Column by Raymond Thompson



    THE ALMIRA STORY-"Road to the Lewis Bridge"  


     “About one mile east of Almira, a graveled road leads off U.S. 2.  A half mile further east, the county road forks.  One branch continues east and north past the (pioneer) MANCHESTER family farm, for a distance of another half mile, where it crosses U.S. 2 again.

     The south fork of the farm road passes “Tule Lake” (called “Southard’s Lake” when I hunted ducks and trapped muskrats there as a boy.)

     From that point, the original pioneer road followed section lines due south for a mile, past the “Charlie” PERKINS farm, then swung east for another mile along the southern

A boundary of the same farm.  Continuing, across another section of land owned by the PERKINS family, the road crossed marginal land down into and out of Wilson Creek valley.

     The descent into the valley was winding and in places, too steep for me to rid my bicycle uphill, on the way back to Almira from a fishing trip.

     At the foot of the hill, the Lewis bridge spanned Wilson Creek.  The bridge was named for JUDGE and Mrs. J. A. LEWIS, who lived on the south bank of Wilson Creek below the crossing.  Both were found murdered at their home on a Sunday morning, early in January, 1903.

     I remember well the eerie feeling that came over me, when my chum, Cliff Knowles and I stepped inside the empty “haunted: Lewis ranch house, a few months after the tragedy.  Many wild tales as to why the old couple had been killed, had circulated throughout the area.  One of the most fantastic yarns insinuated that JUDGE LEWIS and his wife may have been murdered, because they had warned the authorities that the outlaw, HARRY TRACY, had been in that vicinity, the day before Tracy showed at the EDDY farm, near Creston.

     Since the HARRY TRACY manhunt had ended almost a year and a half before the LEWIS murder, there seemed no plausible connection between the two tragedies.  The theory that one or more of Tracy’s ex-cronies, killed the LEWIS couple, out of revenge, seems rather absurd.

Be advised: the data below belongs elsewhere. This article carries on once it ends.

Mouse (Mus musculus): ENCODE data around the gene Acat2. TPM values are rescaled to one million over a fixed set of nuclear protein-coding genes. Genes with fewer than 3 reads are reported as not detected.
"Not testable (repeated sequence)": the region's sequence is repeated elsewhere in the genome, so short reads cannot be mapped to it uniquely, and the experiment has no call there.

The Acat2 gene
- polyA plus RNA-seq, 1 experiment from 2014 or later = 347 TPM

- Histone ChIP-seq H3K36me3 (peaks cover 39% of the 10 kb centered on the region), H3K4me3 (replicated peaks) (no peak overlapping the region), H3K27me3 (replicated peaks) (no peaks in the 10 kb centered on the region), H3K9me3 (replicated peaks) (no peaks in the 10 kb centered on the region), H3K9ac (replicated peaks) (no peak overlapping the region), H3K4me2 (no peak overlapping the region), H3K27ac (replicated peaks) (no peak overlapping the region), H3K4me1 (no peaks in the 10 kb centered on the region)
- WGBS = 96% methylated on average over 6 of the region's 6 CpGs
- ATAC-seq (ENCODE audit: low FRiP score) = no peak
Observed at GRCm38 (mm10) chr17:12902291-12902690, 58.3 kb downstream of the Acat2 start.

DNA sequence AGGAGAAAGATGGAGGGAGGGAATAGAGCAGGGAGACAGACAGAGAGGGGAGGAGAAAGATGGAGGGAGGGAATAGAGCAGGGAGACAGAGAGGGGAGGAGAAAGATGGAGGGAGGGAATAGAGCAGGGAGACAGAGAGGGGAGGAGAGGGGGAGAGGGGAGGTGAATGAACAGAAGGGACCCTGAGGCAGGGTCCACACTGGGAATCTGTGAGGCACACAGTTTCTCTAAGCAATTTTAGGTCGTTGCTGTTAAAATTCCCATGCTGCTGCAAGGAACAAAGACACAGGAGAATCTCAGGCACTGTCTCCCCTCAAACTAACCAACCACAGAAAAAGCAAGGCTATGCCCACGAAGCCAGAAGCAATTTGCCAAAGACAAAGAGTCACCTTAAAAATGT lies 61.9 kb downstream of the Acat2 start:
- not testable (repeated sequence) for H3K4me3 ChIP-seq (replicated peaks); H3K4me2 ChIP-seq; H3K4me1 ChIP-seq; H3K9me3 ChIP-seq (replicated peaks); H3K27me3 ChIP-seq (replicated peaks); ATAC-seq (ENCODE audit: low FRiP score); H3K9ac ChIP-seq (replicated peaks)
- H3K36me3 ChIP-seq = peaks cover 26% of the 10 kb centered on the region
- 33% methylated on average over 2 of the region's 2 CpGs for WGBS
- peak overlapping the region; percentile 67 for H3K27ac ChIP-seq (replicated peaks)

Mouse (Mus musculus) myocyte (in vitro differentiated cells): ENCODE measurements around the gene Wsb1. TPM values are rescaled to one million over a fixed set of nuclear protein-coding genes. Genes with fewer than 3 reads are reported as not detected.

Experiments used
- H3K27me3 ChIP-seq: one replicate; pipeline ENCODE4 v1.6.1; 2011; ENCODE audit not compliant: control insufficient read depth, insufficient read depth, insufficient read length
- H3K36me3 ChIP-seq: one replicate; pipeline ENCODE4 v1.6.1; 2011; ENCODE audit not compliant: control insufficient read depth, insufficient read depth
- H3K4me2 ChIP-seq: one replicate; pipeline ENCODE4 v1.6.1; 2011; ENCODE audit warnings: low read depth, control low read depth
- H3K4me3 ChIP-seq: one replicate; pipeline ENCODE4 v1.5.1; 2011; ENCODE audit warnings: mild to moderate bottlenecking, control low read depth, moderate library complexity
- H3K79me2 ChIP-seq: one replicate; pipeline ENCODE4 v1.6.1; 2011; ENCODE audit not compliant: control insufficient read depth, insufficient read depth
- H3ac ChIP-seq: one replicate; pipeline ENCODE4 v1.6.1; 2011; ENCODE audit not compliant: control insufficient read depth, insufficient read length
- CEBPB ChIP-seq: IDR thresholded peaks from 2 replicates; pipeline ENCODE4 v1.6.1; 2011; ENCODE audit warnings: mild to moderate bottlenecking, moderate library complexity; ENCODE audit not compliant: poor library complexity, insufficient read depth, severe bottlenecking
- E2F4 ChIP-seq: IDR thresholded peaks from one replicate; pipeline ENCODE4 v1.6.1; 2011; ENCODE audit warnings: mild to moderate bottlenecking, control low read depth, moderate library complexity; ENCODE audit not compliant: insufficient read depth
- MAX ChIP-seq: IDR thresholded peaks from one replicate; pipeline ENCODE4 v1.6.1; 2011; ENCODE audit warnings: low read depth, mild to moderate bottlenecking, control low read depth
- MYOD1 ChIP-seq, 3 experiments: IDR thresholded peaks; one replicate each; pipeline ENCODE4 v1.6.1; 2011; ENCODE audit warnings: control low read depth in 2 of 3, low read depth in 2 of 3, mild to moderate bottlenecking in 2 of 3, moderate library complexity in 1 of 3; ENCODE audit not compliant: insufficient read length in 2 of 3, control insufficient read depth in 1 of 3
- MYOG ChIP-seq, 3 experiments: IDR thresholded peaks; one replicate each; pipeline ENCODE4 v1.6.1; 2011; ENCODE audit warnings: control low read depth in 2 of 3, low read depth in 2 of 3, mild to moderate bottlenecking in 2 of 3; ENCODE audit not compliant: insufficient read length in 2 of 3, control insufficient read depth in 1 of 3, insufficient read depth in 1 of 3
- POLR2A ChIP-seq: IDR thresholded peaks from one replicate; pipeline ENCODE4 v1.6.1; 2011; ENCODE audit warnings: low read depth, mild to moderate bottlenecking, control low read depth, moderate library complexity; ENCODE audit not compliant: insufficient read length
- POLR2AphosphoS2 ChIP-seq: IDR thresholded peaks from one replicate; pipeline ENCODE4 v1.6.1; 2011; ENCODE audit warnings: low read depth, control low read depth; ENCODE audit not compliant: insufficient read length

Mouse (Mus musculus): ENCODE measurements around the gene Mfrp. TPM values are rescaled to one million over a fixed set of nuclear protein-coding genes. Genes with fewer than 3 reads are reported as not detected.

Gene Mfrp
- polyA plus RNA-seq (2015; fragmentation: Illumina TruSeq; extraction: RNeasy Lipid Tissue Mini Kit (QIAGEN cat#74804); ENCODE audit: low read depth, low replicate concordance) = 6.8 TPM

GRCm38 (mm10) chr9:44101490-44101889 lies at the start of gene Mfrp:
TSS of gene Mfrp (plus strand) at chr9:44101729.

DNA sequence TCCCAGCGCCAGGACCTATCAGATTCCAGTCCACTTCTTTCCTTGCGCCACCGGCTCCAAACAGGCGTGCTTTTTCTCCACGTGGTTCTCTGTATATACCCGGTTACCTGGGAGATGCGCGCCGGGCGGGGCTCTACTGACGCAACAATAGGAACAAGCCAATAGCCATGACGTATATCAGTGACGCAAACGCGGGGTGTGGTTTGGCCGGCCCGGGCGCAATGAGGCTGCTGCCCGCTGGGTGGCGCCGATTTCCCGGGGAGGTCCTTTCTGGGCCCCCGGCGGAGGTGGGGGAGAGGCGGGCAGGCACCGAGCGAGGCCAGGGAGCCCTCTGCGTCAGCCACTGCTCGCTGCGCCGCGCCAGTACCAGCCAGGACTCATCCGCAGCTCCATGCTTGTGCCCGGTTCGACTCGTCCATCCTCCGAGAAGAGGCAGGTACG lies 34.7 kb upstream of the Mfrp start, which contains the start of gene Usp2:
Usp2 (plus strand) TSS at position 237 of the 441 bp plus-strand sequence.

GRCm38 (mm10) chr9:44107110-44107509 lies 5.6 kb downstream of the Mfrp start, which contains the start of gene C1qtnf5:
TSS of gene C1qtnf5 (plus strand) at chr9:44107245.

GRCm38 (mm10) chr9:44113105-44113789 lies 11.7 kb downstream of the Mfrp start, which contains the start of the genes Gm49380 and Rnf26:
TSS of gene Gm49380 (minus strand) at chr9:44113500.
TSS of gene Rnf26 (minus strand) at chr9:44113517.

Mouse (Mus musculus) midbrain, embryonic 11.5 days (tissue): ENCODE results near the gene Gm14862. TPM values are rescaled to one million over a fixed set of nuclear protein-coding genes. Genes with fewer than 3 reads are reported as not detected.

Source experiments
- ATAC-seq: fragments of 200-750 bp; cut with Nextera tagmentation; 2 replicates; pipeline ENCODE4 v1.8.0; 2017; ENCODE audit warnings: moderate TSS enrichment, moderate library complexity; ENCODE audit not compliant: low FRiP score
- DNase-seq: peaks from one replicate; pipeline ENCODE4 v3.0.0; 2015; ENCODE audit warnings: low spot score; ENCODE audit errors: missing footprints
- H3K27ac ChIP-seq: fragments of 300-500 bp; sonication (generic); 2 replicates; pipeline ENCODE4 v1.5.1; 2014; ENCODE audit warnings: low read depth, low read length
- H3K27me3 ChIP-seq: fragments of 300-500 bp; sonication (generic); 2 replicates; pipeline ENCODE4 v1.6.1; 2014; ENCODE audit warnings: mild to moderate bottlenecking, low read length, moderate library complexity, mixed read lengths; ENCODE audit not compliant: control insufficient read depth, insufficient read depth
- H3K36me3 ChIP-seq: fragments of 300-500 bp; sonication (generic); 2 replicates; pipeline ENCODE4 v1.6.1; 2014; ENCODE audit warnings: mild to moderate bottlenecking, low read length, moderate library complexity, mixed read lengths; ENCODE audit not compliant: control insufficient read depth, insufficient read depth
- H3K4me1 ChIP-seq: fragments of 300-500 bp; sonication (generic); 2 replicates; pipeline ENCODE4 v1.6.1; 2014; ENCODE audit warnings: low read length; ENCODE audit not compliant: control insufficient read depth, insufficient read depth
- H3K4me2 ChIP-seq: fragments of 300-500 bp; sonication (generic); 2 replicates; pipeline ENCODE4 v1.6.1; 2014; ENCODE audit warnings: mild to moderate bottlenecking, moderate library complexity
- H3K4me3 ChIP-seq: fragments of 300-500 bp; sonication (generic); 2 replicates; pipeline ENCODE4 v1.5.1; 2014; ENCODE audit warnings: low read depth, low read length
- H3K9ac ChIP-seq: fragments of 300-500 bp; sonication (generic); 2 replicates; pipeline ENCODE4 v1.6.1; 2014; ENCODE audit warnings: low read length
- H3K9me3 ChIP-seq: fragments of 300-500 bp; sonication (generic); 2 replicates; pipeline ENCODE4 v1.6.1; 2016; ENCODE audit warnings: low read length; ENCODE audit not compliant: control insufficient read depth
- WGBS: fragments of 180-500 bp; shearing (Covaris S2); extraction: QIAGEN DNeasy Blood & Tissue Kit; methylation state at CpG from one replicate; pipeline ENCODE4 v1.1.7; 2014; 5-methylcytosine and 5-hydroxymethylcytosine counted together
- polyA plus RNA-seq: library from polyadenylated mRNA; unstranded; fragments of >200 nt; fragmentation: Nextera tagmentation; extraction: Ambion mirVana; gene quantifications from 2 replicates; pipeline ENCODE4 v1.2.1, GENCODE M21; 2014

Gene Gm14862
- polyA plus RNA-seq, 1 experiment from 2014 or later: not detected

Judge Lewis was a money lender and known to keep considerable sums in cash, at his isolated ranch home on Wilson Creek.

     The Wilbur Register, January 4, 1973, notes that (70 years before in early January, 1903) “Judge and Mrs. J. A. LEWIS, an aged couple living a few miles southeast of Almira, were found clubbed to death at their home, Sunday morning.  Officers say they have four suspects on their list as the possible murderers”.

     Five months later, on May 3, 1903, the Wilbur Register reported  “Lincoln County authorities think they have found the assassin of C. S. THENNES of Govan, In SI VICTOR, who is incarcerated at Davenport. “Find the murderer of Mr. THENNES and you place your hands on the murder of the LEWIS family”.  Is the opinion of most people, the Wilbur paper added.  (We have no information that this murder was ever solved.  R. T.)

     CLIFF KNOWLES, my boyhood hunting, fishing, and trapping pal, lived about three miles downstream from the Lewis Bridge, on Wilson Creek.  Cliff would ride into Almira and pick me up on the return  to the Knowles ranch.  It was on a weekend trip that Cliff and I fished upstream as far as the Lewis ranch and on that occasion, visited the so-called “haunted” house where Judge Lewis and his wife had been murdered.

     A year ago, we drove to the Lewis Bridge.  The route from Almira, except for the first half mile or so, is identical to that I traveled as a boy, 70 years ago.

     My wife RUBY, and our photographer, JUDITH WALTERS, looked over the area where the Lewis home had been located.  All they discovered was the caved in remains of an old root cellar!

     The road itself, continues south from the Lewis Bridge on to farm lands in what we called the Finn District.  This road was never used for grain hauling in pioneer days, as a much better and more direct route to Govan warehouses was available.”


copied from  The Wilbur Register, Wilbur, Lincoln County, Washington 99185

Established in 1889; Number 33; Volume 85 Thursday, September 12, 1974

Submitted by:  Linda M. Thank,3/21/2004, granddaughter of Raymond Thompson.

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